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The Effect of Bans and Taxes on Passive Smoking

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Author Info

  • Jérôme Adda
  • Francesca Cornaglia

Abstract

We evaluate the effect of smoking bans and excise taxes on the exposure to tobacco smoke of nonsmokers, and we show their unintended consequences on children. Smoking bans perversely increase nonsmokers' exposure by displacing smokers to private places where they contaminate nonsmokers. We exploit data on bio-samples of cotinine, time use, and smoking cessation, as well as state and time variation in anti-smoking policies across US states. We find that higher taxes are an efficient way to decrease exposure to tobacco smoke. (JEL D12, H25, I12, I18, J13)

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Bibliographic Info

Article provided by American Economic Association in its journal American Economic Journal: Applied Economics.

Volume (Year): 2 (2010)
Issue (Month): 1 (January)
Pages: 1-32

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Handle: RePEc:aea:aejapp:v:2:y:2010:i:1:p:1-32

Note: DOI: 10.1257/app.2.1.1
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References

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  1. Frank J. Chaloupka & Kenneth E. Warner, 1999. "The Economics of Smoking," NBER Working Papers 7047, National Bureau of Economic Research, Inc.
  2. Adams Scott & Cotti Chad D., 2007. "The Effect of Smoking Bans on Bars and Restaurants: An Analysis of Changes in Employment," The B.E. Journal of Economic Analysis & Policy, De Gruyter, vol. 7(1), pages 1-34, February.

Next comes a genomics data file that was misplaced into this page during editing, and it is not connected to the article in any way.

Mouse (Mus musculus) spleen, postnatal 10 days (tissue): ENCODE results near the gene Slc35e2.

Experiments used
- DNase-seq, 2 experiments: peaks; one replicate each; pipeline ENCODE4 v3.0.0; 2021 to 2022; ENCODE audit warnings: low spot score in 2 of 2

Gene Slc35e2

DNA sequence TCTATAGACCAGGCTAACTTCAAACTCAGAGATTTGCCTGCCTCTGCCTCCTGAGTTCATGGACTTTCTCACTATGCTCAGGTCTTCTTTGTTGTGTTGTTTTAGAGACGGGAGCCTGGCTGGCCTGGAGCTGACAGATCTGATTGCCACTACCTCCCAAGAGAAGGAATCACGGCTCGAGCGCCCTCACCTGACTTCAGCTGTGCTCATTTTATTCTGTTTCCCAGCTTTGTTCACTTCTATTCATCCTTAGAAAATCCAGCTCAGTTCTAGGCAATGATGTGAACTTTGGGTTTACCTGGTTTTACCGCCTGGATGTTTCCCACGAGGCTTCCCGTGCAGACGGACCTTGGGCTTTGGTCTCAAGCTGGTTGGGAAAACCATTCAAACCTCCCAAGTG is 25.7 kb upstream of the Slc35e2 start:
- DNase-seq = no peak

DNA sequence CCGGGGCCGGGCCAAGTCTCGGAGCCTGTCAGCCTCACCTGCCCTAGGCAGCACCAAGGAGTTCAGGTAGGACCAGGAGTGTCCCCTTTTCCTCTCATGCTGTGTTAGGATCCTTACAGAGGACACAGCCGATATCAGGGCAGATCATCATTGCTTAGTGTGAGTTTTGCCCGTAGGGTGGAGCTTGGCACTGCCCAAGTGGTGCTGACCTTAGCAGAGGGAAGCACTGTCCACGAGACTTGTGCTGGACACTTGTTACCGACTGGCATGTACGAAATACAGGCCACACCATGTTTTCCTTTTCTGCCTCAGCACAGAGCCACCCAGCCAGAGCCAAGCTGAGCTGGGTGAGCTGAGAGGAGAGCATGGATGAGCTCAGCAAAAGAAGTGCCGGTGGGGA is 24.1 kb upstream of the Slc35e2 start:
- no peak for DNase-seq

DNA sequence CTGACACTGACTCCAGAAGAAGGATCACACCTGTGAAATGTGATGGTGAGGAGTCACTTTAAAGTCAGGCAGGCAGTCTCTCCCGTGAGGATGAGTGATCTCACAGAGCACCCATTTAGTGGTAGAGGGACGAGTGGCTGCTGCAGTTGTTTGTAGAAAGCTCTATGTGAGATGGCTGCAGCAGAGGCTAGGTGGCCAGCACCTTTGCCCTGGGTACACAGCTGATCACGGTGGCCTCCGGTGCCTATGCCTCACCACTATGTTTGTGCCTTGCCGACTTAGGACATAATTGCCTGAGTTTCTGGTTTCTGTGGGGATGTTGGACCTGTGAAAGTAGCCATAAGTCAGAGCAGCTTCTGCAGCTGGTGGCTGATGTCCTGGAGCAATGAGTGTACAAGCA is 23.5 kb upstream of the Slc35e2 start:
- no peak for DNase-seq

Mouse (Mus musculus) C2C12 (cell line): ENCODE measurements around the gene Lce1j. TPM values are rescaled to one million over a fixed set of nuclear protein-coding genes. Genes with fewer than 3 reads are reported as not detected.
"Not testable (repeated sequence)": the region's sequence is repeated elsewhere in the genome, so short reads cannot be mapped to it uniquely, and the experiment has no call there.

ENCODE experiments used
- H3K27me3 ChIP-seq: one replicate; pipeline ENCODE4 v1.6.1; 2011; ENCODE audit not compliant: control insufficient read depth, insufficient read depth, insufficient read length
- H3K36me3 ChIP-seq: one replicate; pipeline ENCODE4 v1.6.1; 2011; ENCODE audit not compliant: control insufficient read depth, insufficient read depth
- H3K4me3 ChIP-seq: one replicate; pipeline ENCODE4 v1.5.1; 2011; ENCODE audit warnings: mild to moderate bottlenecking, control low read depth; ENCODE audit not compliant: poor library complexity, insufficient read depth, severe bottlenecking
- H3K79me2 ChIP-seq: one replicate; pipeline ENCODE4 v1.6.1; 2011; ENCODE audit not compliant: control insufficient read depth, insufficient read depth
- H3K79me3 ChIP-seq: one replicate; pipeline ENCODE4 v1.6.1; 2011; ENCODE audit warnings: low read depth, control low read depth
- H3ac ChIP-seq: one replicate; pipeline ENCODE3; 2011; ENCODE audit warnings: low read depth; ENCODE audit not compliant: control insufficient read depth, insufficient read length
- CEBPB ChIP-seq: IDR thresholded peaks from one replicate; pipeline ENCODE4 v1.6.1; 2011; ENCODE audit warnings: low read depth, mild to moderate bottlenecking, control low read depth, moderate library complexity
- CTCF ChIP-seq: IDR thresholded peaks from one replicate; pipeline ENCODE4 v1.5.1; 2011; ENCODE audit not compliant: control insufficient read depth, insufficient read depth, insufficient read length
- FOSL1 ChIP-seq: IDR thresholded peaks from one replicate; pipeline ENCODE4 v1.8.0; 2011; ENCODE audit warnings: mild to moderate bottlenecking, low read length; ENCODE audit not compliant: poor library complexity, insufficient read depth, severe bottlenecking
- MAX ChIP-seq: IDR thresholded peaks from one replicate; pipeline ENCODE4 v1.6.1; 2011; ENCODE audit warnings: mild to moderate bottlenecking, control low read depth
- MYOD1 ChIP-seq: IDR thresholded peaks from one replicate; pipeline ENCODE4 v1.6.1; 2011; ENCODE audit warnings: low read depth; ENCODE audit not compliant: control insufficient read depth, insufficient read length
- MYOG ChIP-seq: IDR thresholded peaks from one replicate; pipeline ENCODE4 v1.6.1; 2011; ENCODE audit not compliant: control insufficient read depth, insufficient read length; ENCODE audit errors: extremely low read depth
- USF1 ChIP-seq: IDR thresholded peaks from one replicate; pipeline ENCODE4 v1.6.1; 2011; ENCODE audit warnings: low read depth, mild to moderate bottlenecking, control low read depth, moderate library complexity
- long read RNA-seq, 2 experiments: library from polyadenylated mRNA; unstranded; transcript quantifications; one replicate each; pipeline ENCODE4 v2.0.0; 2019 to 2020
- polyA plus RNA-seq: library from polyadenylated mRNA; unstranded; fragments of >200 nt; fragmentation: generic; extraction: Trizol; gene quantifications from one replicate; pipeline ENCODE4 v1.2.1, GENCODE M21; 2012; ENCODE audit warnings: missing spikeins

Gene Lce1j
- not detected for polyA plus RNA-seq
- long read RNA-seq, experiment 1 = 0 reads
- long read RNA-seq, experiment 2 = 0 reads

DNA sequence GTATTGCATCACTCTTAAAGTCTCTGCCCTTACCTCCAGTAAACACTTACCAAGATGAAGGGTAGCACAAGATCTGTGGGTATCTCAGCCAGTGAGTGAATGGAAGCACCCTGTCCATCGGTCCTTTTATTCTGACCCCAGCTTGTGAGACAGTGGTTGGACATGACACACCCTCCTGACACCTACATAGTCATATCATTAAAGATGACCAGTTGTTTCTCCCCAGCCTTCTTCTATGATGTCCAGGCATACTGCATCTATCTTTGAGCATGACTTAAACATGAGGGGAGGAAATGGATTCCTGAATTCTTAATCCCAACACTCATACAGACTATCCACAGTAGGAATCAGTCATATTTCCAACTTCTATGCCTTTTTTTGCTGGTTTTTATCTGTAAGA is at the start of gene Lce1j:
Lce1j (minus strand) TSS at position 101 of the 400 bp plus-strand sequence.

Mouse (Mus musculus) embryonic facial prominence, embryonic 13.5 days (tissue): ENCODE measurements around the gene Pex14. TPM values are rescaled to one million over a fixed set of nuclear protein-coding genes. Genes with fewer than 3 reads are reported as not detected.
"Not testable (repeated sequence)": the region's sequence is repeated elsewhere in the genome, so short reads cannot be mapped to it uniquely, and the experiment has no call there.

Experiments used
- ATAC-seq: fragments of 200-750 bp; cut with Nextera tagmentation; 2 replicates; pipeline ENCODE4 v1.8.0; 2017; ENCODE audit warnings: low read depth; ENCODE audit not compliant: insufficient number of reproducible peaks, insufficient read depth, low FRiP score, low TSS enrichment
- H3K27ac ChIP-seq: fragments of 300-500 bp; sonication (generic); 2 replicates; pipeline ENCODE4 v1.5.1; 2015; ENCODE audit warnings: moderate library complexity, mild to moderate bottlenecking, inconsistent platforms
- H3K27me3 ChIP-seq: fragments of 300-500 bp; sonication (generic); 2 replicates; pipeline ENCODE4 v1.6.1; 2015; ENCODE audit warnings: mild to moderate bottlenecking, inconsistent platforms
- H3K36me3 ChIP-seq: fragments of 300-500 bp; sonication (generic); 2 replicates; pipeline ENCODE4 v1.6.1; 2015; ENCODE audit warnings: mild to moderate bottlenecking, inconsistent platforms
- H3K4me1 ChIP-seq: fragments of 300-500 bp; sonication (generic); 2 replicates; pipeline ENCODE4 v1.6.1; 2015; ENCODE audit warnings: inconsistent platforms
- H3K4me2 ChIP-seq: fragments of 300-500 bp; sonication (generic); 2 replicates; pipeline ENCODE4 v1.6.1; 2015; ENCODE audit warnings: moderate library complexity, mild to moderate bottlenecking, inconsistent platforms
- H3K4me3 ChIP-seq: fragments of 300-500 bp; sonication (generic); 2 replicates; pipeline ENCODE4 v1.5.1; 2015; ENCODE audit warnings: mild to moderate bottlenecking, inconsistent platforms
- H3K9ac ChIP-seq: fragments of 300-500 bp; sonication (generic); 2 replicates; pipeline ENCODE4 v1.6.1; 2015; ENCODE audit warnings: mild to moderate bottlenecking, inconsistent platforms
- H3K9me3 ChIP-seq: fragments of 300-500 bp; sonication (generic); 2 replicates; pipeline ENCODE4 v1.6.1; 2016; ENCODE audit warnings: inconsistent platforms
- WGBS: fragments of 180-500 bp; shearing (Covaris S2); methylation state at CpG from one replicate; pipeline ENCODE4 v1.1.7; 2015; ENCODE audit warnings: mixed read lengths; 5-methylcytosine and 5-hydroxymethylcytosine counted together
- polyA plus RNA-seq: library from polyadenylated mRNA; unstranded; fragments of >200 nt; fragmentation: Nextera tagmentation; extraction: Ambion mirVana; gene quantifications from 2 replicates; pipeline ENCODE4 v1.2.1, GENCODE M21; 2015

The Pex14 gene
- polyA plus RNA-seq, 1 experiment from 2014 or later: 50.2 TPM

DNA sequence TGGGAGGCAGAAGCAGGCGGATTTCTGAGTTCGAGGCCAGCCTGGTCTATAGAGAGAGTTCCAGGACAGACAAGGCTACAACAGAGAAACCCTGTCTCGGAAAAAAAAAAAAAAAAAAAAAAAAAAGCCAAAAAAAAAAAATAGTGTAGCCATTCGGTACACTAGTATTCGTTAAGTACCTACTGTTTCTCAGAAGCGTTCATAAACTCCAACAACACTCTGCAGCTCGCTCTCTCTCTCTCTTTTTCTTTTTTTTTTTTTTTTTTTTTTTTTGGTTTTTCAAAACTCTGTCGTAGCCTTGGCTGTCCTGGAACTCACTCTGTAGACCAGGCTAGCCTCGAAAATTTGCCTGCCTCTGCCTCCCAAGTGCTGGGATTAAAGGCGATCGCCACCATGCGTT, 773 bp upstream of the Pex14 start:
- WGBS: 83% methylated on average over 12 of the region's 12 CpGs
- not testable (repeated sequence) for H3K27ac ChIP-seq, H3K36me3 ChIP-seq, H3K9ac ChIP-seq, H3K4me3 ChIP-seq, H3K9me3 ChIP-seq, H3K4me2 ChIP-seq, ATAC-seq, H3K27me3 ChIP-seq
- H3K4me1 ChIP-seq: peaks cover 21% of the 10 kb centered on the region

3. Gary S. Becker & Michael Grossman & Kevin M. Murphy, 1990. "An Empirical Analysis of Cigarette Addiction," University of Chicago - George G. Stigler Center for Study of Economy and State 61, Chicago - Center for Study of Economy and State.
  4. Gary S. Becker & Kevin M. Murphy, 1986. "A Theory of Rational Addiction," University of Chicago - George G. Stigler Center for Study of Economy and State 41, Chicago - Center for Study of Economy and State.
  5. Nidardo, J. & Fortin, N. & Lemieux, T., 1994. "Labor Market Institutions and the Distribution of Wages, 1973-1992: A Semiparametric Approach," Papers 93-94-15, California Irvine - School of Social Sciences.
  6. William N. Evans & Jeanne S. Ringel, 1997. "Can Higher Cigarette Taxes Improve Birth Outcomes?," NBER Working Papers 5998, National Bureau of Economic Research, Inc.
  7. Adda, Jérôme & Cornaglia, Francesca, 2005. "Taxes, Cigarette Consumption and Smoking Intensity," IZA Discussion Papers 1849, Institute for the Study of Labor (IZA).
  8. Case, Anne & Fertig, Angela & Paxson, Christina, 2005. "The lasting impact of childhood health and circumstance," Journal of Health Economics, Elsevier, vol. 24(2), pages 365-389, March.
  9. Frank J. Chaloupka, 1991. "Rational Addictive Behavior and Cigarette Smoking," NBER Working Papers 3268, National Bureau of Economic Research, Inc.
  10. Philip DeCicca & Donald Kenkel & Alan Mathios, 2002. "Putting Out the Fires: Will Higher Taxes Reduce the Onset of Youth Smoking?," Journal of Political Economy, University of Chicago Press, vol. 110(1), pages 144-169, February.
  11. Matthew C. Farrelly & William N. Evans & Edward Montgomery, 1999. "Do Workplace Smoking Bans Reduce Smoking?," American Economic Review, American Economic Association, vol. 89(4), pages 728-747, September.
  12. Marianne Bertrand & Esther Duflo & Sendhil Mullainathan, 2002. "How Much Should We Trust Differences-in-Differences Estimates?," NBER Working Papers 8841, National Bureau of Economic Research, Inc.
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  1. Smoking bans versus tobacco taxation
    by Economic Logician in Economic Logic on 2010-02-05 15:26:00
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